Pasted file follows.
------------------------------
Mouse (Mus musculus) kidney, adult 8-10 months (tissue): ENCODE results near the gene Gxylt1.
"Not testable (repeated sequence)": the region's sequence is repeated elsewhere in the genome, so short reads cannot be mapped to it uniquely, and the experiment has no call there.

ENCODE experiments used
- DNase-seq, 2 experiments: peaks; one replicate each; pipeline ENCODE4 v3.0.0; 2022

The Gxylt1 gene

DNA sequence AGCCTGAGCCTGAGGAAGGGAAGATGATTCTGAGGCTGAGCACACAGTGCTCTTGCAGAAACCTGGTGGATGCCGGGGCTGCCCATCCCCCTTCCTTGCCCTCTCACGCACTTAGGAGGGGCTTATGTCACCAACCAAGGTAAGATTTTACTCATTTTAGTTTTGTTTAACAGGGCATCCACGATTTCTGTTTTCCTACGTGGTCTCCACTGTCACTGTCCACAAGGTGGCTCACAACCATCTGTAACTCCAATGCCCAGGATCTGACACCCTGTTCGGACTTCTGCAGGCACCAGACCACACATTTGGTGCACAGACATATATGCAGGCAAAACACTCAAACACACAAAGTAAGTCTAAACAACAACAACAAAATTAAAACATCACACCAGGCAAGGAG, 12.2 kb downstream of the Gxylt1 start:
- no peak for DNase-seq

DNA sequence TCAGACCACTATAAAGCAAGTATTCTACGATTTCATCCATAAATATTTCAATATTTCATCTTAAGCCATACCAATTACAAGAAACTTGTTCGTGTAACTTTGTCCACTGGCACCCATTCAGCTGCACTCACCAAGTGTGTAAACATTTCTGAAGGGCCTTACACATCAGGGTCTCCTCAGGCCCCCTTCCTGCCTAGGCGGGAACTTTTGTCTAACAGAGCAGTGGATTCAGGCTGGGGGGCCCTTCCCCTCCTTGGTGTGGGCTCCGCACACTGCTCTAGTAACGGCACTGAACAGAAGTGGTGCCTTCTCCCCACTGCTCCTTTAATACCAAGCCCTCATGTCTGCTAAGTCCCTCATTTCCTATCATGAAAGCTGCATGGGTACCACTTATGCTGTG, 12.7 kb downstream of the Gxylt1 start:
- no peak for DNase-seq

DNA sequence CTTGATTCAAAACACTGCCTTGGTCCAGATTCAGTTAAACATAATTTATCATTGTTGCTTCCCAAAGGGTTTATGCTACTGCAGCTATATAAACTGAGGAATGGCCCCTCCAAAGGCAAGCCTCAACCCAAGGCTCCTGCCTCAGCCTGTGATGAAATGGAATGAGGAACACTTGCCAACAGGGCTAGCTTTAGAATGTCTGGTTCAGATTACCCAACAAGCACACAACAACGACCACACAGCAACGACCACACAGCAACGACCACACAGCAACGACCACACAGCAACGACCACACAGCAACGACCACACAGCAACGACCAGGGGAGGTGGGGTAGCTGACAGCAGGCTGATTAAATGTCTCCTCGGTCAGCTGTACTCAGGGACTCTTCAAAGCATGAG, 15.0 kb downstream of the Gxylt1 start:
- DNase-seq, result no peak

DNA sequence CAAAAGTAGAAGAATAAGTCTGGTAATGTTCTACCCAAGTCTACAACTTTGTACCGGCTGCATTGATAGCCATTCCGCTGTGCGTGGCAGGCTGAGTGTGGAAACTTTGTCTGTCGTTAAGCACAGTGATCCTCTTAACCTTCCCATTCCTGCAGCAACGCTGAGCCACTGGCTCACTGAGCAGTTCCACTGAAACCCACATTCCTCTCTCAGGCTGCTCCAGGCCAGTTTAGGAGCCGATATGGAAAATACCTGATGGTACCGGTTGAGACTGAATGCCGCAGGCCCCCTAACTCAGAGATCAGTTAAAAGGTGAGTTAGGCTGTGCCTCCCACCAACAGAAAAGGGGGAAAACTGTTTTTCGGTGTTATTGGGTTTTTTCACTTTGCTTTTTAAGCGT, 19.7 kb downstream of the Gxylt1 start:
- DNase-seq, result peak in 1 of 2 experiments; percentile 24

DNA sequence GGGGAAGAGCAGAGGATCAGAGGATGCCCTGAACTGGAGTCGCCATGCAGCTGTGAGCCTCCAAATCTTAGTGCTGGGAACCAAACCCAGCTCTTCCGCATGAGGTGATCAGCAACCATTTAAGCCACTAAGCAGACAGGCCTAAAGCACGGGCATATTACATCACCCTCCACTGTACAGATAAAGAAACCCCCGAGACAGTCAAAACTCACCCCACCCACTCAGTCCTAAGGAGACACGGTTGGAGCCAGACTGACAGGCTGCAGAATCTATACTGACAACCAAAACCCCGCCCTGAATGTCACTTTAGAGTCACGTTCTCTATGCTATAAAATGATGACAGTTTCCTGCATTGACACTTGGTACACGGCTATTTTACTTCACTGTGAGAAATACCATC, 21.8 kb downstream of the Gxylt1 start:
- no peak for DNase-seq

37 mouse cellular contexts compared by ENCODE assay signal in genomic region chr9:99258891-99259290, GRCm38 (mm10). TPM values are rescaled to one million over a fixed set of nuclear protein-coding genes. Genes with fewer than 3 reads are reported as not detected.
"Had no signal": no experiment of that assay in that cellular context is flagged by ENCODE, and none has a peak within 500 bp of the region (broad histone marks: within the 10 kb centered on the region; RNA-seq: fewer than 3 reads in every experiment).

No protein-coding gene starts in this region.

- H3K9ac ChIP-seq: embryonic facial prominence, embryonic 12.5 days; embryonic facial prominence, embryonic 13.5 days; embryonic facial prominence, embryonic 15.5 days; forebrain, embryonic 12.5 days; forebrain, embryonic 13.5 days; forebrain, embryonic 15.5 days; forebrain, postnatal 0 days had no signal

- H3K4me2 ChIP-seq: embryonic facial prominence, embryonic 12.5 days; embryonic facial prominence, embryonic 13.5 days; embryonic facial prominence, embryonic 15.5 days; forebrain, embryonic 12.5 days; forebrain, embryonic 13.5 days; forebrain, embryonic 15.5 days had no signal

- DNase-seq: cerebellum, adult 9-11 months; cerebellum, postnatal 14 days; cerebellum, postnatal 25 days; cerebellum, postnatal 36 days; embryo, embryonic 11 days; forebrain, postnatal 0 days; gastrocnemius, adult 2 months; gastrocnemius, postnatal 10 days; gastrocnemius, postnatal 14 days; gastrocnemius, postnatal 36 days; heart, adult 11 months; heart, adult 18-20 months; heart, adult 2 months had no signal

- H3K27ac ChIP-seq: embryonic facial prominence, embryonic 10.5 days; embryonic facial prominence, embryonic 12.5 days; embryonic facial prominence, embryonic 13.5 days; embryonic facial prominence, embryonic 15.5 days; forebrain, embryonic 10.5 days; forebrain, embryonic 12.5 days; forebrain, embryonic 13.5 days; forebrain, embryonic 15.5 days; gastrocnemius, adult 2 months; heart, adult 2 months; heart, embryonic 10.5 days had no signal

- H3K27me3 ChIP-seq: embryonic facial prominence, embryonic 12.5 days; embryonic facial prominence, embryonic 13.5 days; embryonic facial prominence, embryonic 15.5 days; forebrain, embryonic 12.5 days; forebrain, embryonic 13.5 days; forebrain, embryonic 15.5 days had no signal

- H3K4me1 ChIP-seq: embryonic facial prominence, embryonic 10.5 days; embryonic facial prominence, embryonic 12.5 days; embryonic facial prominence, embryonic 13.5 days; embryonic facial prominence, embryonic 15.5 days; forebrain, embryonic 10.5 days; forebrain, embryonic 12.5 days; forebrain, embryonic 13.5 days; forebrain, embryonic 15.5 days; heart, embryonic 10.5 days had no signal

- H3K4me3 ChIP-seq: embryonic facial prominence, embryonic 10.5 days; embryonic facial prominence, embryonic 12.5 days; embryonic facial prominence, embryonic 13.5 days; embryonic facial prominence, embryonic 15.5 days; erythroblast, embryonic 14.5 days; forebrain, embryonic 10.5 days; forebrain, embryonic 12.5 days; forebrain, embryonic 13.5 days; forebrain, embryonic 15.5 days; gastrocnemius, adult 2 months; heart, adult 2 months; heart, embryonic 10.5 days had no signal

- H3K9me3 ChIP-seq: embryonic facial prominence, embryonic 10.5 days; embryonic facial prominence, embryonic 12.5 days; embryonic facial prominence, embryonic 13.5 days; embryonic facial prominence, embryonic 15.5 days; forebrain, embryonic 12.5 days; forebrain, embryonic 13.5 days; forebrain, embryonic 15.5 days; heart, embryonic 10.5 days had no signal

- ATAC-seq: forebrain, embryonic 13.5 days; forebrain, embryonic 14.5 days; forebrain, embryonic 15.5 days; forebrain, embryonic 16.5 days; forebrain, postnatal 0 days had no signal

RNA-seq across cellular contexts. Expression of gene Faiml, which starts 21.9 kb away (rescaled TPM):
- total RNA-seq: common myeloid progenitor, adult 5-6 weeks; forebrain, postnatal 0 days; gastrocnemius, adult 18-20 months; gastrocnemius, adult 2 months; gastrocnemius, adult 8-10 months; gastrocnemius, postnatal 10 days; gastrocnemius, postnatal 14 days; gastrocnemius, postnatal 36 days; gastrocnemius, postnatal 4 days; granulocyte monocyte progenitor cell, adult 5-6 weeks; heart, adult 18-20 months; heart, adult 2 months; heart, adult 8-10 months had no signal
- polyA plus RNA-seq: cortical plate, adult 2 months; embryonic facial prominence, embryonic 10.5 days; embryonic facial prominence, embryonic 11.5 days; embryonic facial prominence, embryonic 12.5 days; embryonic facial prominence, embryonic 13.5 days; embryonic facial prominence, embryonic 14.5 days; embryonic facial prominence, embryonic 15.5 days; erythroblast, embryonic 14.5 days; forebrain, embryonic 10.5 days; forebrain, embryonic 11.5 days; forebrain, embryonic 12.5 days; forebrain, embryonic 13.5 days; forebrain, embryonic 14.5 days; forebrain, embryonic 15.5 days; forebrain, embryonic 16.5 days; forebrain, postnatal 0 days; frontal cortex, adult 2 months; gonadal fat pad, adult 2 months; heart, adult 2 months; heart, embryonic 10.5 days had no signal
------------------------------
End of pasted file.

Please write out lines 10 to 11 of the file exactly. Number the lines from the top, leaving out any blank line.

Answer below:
DNA sequence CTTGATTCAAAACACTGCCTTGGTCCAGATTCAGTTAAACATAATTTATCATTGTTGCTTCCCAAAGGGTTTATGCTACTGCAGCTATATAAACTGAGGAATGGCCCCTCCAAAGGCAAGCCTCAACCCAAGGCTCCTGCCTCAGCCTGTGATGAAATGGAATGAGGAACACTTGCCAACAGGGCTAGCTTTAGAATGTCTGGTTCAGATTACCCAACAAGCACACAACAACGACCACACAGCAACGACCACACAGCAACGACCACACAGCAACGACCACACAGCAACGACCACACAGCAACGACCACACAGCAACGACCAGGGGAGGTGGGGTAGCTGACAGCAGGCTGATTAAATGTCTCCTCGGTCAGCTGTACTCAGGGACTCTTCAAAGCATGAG, 15.0 kb downstream of the Gxylt1 start:
- DNase-seq, result no peak